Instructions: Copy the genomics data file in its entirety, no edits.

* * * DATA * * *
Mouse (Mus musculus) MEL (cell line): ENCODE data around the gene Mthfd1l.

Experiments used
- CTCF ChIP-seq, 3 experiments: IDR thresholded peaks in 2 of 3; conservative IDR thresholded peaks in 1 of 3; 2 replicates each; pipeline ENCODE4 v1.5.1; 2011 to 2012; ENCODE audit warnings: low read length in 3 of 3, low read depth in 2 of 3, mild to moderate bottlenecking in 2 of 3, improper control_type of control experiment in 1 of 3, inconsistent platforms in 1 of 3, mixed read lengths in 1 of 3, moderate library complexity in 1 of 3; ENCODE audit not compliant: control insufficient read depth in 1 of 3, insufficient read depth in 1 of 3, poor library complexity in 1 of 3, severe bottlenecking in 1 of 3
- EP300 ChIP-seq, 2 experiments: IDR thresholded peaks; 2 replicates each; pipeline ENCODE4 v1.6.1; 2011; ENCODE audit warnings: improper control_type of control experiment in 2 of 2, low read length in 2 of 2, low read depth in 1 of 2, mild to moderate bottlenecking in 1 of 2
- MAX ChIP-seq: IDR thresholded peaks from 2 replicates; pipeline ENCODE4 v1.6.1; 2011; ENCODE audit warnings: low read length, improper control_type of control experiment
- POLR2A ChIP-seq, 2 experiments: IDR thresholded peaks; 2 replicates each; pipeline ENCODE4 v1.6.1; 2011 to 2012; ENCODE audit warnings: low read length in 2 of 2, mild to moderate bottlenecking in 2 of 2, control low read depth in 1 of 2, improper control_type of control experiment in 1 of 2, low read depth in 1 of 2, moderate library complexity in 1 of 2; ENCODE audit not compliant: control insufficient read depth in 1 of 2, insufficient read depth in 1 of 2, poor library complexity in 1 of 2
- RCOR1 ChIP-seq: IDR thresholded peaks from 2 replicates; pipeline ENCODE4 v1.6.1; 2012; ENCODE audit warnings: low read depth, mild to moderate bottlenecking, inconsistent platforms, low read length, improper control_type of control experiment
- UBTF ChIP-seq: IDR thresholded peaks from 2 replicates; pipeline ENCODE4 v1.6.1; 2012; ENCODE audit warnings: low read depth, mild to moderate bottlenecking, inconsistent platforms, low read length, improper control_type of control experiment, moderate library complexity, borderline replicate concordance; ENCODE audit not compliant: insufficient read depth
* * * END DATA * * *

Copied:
Mouse (Mus musculus) MEL (cell line): ENCODE data around the gene Mthfd1l.

Experiments used
- CTCF ChIP-seq, 3 experiments: IDR thresholded peaks in 2 of 3; conservative IDR thresholded peaks in 1 of 3; 2 replicates each; pipeline ENCODE4 v1.5.1; 2011 to 2012; ENCODE audit warnings: low read length in 3 of 3, low read depth in 2 of 3, mild to moderate bottlenecking in 2 of 3, improper control_type of control experiment in 1 of 3, inconsistent platforms in 1 of 3, mixed read lengths in 1 of 3, moderate library complexity in 1 of 3; ENCODE audit not compliant: control insufficient read depth in 1 of 3, insufficient read depth in 1 of 3, poor library complexity in 1 of 3, severe bottlenecking in 1 of 3
- EP300 ChIP-seq, 2 experiments: IDR thresholded peaks; 2 replicates each; pipeline ENCODE4 v1.6.1; 2011; ENCODE audit warnings: improper control_type of control experiment in 2 of 2, low read length in 2 of 2, low read depth in 1 of 2, mild to moderate bottlenecking in 1 of 2
- MAX ChIP-seq: IDR thresholded peaks from 2 replicates; pipeline ENCODE4 v1.6.1; 2011; ENCODE audit warnings: low read length, improper control_type of control experiment
- POLR2A ChIP-seq, 2 experiments: IDR thresholded peaks; 2 replicates each; pipeline ENCODE4 v1.6.1; 2011 to 2012; ENCODE audit warnings: low read length in 2 of 2, mild to moderate bottlenecking in 2 of 2, control low read depth in 1 of 2, improper control_type of control experiment in 1 of 2, low read depth in 1 of 2, moderate library complexity in 1 of 2; ENCODE audit not compliant: control insufficient read depth in 1 of 2, insufficient read depth in 1 of 2, poor library complexity in 1 of 2
- RCOR1 ChIP-seq: IDR thresholded peaks from 2 replicates; pipeline ENCODE4 v1.6.1; 2012; ENCODE audit warnings: low read depth, mild to moderate bottlenecking, inconsistent platforms, low read length, improper control_type of control experiment
- UBTF ChIP-seq: IDR thresholded peaks from 2 replicates; pipeline ENCODE4 v1.6.1; 2012; ENCODE audit warnings: low read depth, mild to moderate bottlenecking, inconsistent platforms, low read length, improper control_type of control experiment, moderate library complexity, borderline replicate concordance; ENCODE audit not compliant: insufficient read depth